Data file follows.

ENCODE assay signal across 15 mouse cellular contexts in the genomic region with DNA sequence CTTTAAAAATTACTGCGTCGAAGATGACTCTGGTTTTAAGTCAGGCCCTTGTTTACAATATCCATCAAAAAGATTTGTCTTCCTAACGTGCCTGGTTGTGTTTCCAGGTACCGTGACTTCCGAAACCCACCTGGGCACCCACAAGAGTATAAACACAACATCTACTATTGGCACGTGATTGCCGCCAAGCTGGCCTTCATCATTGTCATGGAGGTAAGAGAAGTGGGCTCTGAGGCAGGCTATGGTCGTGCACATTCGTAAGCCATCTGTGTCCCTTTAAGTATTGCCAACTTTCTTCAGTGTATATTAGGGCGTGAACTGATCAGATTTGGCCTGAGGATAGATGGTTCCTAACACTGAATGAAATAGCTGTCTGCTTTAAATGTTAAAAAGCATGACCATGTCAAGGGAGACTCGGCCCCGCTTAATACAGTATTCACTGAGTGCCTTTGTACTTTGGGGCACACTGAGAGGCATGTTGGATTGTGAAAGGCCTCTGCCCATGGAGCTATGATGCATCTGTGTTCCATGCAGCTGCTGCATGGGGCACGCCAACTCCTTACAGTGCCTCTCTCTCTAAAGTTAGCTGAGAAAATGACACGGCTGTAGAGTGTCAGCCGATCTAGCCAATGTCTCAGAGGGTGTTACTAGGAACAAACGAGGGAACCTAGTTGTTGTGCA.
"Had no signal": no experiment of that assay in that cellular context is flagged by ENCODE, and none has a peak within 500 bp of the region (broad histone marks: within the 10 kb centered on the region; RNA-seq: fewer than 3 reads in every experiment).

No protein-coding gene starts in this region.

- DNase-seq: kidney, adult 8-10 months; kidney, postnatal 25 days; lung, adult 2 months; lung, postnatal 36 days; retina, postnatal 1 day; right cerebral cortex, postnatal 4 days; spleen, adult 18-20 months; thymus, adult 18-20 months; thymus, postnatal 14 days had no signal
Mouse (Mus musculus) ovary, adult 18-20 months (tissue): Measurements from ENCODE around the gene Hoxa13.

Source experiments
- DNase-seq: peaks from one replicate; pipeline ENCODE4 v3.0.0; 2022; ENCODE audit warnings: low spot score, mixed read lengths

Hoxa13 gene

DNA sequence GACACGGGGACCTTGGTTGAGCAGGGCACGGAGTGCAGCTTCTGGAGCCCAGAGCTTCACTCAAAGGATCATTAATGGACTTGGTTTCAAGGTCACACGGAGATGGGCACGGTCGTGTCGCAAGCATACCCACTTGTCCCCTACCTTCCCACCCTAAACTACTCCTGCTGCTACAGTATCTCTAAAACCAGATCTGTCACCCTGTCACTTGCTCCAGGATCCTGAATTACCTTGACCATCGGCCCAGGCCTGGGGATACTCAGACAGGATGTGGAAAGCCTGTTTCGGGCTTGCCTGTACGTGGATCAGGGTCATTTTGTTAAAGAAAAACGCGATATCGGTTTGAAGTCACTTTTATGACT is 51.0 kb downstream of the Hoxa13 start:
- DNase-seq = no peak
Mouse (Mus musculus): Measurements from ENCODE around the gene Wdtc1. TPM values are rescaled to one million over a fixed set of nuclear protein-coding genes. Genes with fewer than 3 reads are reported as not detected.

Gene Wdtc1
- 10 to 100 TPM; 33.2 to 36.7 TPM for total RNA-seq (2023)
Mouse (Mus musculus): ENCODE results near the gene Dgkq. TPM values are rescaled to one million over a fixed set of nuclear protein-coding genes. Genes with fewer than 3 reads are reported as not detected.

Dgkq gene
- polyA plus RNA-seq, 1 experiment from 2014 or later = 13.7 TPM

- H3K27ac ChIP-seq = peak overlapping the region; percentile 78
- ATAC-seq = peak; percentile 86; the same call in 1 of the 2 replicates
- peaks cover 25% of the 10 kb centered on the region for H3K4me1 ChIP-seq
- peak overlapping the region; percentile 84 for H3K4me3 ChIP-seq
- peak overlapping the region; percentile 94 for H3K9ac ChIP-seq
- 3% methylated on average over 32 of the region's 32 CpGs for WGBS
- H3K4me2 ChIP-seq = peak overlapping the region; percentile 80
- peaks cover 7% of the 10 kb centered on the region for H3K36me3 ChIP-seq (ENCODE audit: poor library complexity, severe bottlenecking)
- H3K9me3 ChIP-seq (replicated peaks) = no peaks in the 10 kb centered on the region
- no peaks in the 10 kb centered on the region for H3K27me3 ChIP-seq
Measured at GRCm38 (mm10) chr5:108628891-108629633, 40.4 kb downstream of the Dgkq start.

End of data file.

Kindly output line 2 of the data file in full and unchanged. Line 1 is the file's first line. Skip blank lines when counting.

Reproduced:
"Had no signal": no experiment of that assay in that cellular context is flagged by ENCODE, and none has a peak within 500 bp of the region (broad histone marks: within the 10 kb centered on the region; RNA-seq: fewer than 3 reads in every experiment).